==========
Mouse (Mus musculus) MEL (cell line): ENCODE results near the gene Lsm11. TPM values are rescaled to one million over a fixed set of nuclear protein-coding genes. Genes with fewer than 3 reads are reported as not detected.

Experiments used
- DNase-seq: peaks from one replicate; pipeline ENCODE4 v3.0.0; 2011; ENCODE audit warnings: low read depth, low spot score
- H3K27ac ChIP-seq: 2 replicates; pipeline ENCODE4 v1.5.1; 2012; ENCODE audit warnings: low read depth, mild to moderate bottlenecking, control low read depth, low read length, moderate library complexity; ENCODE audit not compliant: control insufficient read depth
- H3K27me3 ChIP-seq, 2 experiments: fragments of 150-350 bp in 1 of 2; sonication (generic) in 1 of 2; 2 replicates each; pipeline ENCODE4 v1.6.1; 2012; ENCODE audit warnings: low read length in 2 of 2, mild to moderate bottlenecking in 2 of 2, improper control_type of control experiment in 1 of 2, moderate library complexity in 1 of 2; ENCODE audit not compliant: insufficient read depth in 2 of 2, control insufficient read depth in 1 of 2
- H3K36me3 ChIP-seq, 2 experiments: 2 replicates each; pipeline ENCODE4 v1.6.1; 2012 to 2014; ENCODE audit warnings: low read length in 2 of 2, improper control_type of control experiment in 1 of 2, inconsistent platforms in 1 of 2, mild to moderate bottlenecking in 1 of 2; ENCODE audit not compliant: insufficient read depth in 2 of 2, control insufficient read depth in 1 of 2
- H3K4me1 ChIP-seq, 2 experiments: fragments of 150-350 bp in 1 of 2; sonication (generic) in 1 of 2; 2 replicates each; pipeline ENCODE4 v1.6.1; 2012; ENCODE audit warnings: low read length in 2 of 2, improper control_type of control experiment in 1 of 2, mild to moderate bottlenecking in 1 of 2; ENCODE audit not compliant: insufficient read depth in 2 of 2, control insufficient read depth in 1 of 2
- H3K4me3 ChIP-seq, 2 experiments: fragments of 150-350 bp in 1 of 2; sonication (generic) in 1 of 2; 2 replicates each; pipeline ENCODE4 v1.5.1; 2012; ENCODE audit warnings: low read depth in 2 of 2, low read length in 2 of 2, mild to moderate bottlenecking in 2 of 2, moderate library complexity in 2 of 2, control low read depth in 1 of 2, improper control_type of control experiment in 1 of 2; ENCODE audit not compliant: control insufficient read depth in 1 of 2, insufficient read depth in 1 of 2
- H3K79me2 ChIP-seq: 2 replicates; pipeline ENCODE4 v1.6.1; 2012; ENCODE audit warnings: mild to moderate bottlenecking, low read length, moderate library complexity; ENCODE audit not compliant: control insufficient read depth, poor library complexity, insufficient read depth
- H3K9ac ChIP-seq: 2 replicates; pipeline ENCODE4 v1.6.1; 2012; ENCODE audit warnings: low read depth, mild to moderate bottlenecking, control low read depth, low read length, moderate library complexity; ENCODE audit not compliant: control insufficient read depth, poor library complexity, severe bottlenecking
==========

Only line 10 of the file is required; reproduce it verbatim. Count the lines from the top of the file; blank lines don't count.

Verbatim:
- H3K9ac ChIP-seq: 2 replicates; pipeline ENCODE4 v1.6.1; 2012; ENCODE audit warnings: low read depth, mild to moderate bottlenecking, control low read depth, low read length, moderate library complexity; ENCODE audit not compliant: control insufficient read depth, poor library complexity, severe bottlenecking